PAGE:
|1961: A peep into the automated future|
|By PAUL MICKLE / The Trentonian|
|Without any fanfare, the world's first working robot joined the assembly line at the General Motors plant in Ewing Township in the spring of 1961. It was nothing like the metallic humanoid robots seen in movies and on television in those days in America and Japan.
It was an automated die-casting mold that dropped red-hot door handles and other such car parts into pools of cooling liquid on a line that moved them along to workers for trimming and buffing. Its most distinct feature was a grip on a steel armature that eliminated the need for a man to touch car parts just made from molten steel.
GM executives didn't publicize it at the time because, as the creator of the Unimate die-caster said last week, it was an experimental technology and they were afraid it wouldn't work out.
But someday in the next millennium, when automated figures like those seen in the "Star Wars" movies of today are commonplace, the historians will look back on GM's Ternstedt Division plant on Parkway Avenue in suburban Trenton as the Eden of robots.
Still, much to the chagrin of the developer of the Ternstedt die-caster, "Father of Robotics" Joseph F. Engelberger, the Japanese may be viewed as the people who seized the concept from industrial America and took robotics to the next level of development.
Why and how is a story that sheds some light on Japan's status today as the world's top auto maker, as well as the reason GM's plant closed forever last summer after 60 years.
It's a story of America's fascination with robots as entertainment and the Japanese flair for the practical, Engelberger said.
Robotics had been made possible by the advances in electronic and mechanical technologies made during World War II, Engelberger said, and by the 1960s both the American and Japanese societies were poised and ready for automation on a large scale.
People in Greater Trenton certainly knew it was coming: In a monthly magazine produced by Trenton's Chamber of Commerce, for instance, there was an article on a city telephone answering service showing a long row of operators seated at a giant switchboard and a New Jersey Bell advertisement showing a single secretary handling 30 lines on a phone smaller than a bread box.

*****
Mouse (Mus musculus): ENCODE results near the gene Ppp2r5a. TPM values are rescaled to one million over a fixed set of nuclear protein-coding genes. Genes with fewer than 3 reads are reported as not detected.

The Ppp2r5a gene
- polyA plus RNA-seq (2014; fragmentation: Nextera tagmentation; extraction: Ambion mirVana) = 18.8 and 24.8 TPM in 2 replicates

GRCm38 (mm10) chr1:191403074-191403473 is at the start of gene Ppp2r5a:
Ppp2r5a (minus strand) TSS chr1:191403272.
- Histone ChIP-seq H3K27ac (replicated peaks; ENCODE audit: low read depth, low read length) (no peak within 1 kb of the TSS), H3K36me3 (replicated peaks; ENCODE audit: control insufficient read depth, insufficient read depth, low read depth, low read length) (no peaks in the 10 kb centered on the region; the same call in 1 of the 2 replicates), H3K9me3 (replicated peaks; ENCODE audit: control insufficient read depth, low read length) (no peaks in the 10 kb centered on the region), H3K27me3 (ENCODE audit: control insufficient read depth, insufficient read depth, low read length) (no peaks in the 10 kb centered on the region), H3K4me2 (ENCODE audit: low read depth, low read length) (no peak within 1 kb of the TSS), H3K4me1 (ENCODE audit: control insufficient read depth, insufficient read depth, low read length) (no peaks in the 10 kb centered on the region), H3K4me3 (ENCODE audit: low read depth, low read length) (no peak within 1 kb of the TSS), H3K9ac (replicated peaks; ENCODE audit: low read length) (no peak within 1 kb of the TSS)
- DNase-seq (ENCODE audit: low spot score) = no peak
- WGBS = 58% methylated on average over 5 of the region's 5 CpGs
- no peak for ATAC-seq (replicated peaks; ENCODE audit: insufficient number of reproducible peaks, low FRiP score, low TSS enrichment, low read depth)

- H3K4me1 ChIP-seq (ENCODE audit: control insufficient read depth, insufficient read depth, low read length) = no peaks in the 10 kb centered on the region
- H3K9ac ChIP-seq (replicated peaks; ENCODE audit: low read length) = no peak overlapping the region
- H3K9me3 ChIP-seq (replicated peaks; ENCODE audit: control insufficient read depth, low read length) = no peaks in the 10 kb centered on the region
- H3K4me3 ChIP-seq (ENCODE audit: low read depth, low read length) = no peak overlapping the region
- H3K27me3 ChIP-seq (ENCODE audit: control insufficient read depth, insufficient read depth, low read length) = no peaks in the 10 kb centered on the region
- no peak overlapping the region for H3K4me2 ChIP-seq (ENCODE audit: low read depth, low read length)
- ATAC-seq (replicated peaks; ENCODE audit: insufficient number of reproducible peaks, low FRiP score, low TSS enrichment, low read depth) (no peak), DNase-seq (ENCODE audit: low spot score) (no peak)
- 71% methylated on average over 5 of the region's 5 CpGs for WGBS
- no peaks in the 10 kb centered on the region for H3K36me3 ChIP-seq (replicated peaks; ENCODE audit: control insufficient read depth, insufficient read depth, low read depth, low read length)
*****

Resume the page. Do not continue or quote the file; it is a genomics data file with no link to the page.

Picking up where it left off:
"There was very little opposition to robotics from American labor," Engelberger recalled by telephone from his current business, HelpMate Robotics Inc., in Danbury, Conn. "It helped with working people that the first robots were put to work doing hot, hazardous and dull labor."
When Engelberger and his Unimation Inc. brought the Unimate die-caster into Ternstedt's Ewing plant, 3,000 men and women were under employment and few of them wanted to operate the dangerous old equipment for molding door handles and the like.
The Ternstedt die-caster worked nearly around the clock side by side with the huge labor force for more than 10 years and is now on display in the industrial history of the Smithsonian Institution in Washington.
The success of Unimate had put it and, later, robot welders and riveters in auto plants around the world, including Japan. Engelberger's company grew so much in those years that, by 1983, he would be able to sell it for $107 million.
But in the early years of marketing his first industrial robots, Engelberger couldn't understand why the Japanese seemed more enthusiastic about the technology.
"I had a hard time with American industrialist," Engelberger said. He told the story of his appearance with the first real robot in a humanoid form -- named PUMA -- on "The Tonight Show" with Johnny Carson a few years after his Unimate debuted in Trenton.
"The robot did a beer commercial and the people loved it. It took over the whole show," said Engelberger. "But after that, the only calls I got were from people who wanted my robot to be the entertainment at the county fair."
A trade group invited him to Japan soon after, however, and Engelberger said "they put 500 industrial executives in the room and all of them were more interested in more practical applications for robotics.
"The Japanese caught on right away. That's why robotics is a $7 billion industry and it's dominated by Japan," said Engelberger.
Movies featuring robots in the 1950s, popular both in the U.S. and Japan, whet the American appetite for more entertainment, but sparked an industrial revolution across the Pacific.
Westinghouse paid Engelberger the $107 million for his Unimation Inc. in '83, "and they mucked it up," Engelberger said. The industrial giant eventually sold off Unimation to a French company that is doing well with it now, he said.
"In Japan and other countries, there's not the same fixation on quick return on investments like there is in America now," lamented Engelberger.
The Unimate he installed in Ewing in 1961 took a few years to turn a profit, he added, and nobody at GM complained.
"But America isn't like that anymore," he said.
Today, at age 73, Engelberger is marketing a robot that looks a bit like R2-D2 from "Star Wars." It's rolling around in 70 hospitals, delivering medicine and messages to patients and nursing stations.
HelpMate is also at work on a more humanoid, two-armed robot like C-3PO of "Star Wars," which is designed to help people in need of nursing care to remain in their homes.
As for his first robot, the Ternstedt Unimate, Engelberger said he was sure he could get it up and running again if the Smithsonian would let it out of the museum.